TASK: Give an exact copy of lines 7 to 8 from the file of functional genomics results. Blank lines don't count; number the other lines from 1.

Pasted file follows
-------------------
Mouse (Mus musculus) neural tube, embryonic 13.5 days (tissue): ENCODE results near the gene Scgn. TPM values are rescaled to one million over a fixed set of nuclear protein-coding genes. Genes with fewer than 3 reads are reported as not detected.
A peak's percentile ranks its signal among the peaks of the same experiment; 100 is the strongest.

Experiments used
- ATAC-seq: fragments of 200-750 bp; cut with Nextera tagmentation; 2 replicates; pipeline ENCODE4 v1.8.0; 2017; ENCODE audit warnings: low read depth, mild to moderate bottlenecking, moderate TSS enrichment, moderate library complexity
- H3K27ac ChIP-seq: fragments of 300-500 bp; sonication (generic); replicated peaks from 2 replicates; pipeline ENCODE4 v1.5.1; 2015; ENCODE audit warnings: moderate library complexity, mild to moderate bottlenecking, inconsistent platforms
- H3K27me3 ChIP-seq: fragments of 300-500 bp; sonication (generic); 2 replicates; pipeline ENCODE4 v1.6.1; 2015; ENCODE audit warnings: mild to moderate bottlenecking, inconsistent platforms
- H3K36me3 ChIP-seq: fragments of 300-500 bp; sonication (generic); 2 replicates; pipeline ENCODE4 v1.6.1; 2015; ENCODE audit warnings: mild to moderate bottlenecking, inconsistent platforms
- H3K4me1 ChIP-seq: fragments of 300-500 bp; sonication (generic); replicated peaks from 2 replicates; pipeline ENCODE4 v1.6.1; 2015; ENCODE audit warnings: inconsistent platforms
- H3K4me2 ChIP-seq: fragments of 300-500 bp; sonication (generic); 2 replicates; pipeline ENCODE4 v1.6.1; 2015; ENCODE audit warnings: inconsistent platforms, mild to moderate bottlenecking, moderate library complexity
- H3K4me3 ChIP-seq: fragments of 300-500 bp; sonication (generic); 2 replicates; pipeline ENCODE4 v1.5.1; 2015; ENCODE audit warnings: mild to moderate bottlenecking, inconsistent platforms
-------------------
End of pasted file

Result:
- H3K36me3 ChIP-seq: fragments of 300-500 bp; sonication (generic); 2 replicates; pipeline ENCODE4 v1.6.1; 2015; ENCODE audit warnings: mild to moderate bottlenecking, inconsistent platforms
- H3K4me1 ChIP-seq: fragments of 300-500 bp; sonication (generic); replicated peaks from 2 replicates; pipeline ENCODE4 v1.6.1; 2015; ENCODE audit warnings: inconsistent platforms